Real food. Food obsession. Food blogs. Food Photographs. Long before I read the article in the NYT, I thought about writing about this craze. This thing with social media where people like to photograph their food and then upload it online.
There may be something self indulgent about it. But it has become a real epidemic. A big hipster trend. Not only am I going to go to my farmer's market and tweet and blog about it, but I will also blog and tweet about the CSA I belong to, what I prepared for dinner on my food blog and then, upload all of these colorful photos! (Or, if I want to be even cooler, I can do black and white photos).
So, I don't think there is anything wrong with the sharing of recipes and comments. That is how we all get new dishes, right? The food blogs are nice and helpful. It's the photographing that is a little strange from time to time.
I made a salad nicoise a few weeks ago. Asparagus, potatoes, lettuce, olives, lemon juice and olive oil, tomatoes - all real food. The next thing I know, I am putting it out on the counter and my dinner is being photographed by my friend. Can't we just eat it? Was my salad nicoise uploaded online and exploited? Without my permission?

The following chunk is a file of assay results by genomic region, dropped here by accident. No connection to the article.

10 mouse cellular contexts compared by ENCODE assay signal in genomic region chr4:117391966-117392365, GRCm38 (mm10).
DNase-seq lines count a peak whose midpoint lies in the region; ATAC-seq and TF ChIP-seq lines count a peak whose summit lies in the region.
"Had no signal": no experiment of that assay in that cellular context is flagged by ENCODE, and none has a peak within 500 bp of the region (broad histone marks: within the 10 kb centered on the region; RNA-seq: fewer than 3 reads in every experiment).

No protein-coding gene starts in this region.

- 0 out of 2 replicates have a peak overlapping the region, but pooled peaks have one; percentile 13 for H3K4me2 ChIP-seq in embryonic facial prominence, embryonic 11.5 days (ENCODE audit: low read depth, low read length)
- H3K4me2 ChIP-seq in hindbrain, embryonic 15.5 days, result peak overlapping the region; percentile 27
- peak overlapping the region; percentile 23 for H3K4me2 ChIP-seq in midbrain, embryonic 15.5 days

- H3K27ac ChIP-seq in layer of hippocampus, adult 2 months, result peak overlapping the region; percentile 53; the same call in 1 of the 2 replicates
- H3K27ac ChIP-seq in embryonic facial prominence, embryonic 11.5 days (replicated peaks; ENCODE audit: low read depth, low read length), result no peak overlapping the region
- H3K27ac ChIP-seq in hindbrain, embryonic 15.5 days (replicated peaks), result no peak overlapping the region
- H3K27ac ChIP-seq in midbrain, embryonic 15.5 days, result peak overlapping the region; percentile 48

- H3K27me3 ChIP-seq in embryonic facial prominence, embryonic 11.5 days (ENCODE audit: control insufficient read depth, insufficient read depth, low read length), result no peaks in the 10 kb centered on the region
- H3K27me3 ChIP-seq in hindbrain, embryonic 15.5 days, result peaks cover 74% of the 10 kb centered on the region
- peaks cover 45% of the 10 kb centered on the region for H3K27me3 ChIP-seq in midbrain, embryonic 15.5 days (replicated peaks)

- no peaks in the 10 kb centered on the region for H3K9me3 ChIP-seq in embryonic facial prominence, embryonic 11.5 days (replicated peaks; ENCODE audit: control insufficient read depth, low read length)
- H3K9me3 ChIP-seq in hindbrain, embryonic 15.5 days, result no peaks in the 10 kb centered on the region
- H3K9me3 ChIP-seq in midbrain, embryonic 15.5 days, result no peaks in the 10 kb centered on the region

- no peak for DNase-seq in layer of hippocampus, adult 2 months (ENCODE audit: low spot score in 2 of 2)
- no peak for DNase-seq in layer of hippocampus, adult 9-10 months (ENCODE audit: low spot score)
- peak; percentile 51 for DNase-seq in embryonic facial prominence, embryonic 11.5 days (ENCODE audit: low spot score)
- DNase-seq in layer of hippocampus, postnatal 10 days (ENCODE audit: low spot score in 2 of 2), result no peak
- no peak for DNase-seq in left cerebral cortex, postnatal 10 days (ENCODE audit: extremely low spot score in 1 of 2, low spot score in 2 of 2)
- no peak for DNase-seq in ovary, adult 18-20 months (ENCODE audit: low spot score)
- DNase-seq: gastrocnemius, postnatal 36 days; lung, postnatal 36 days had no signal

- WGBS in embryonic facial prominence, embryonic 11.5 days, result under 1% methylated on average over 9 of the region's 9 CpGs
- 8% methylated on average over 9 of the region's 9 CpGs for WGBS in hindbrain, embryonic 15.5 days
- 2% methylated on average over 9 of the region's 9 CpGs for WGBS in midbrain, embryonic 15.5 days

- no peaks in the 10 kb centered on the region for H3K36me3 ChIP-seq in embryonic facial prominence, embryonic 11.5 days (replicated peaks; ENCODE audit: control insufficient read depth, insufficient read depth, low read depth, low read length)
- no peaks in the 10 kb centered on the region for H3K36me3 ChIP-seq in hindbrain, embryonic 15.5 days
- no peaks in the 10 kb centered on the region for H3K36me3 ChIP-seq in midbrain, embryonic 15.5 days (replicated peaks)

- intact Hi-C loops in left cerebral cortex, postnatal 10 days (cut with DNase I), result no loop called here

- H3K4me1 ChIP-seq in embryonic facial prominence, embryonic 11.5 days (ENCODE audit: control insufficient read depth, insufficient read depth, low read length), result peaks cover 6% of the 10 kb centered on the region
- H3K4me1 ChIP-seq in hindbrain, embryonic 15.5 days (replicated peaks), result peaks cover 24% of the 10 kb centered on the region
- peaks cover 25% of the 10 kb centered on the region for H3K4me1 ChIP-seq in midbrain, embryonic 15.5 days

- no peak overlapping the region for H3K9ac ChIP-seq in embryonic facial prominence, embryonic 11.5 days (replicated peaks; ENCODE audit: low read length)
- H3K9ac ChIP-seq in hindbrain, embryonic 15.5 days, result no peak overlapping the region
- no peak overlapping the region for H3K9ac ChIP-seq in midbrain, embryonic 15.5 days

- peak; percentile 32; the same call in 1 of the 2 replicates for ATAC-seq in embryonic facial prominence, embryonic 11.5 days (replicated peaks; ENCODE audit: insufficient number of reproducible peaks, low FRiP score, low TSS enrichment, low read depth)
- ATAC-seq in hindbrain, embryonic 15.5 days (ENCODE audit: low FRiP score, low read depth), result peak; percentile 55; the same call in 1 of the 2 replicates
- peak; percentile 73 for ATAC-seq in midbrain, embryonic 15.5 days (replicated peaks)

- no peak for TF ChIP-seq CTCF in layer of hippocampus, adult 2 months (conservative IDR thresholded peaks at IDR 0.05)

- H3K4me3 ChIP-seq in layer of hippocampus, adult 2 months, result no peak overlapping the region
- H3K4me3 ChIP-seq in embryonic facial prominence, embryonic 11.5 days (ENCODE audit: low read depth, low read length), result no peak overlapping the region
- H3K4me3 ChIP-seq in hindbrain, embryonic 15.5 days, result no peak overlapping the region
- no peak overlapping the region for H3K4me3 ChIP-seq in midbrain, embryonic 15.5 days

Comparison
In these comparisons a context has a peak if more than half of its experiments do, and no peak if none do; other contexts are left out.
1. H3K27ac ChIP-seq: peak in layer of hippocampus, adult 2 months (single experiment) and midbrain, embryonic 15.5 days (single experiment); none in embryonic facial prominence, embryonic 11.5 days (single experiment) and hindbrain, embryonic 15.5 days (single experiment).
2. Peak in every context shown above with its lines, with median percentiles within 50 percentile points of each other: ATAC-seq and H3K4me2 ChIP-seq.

I have discovered various meals I have ordered on various websites. The hipster movement seems to think it's just plain cool to photograph a real natural and colorful meal before digesting it. It's an art form. And a trend.
Sitting in a recent panel presented by the Social Media Club of Madison a blogger in the audience mentioned a wonderful blog she follows written by an attorney who has a food blog. I thought she was implying that it is something different or unique. Maybe I read her wrong I am not sure. But, a food blog seems to be the thing to do - I have thought about it many times. Viewers probably enjoy it immensely and it's a great tool - but it's not unique. (Ummm... have you heard of "Julie and Julia?" I am just saying).
So this every growing popularity is probably good for the economy. Just think - camera businesses make money selling special cameras. Hipsters like to make sure everyone knows that it is "organic and local," so the farmers are making money. And so are restaurants that are serving sustainable ingredients. It's a win-win.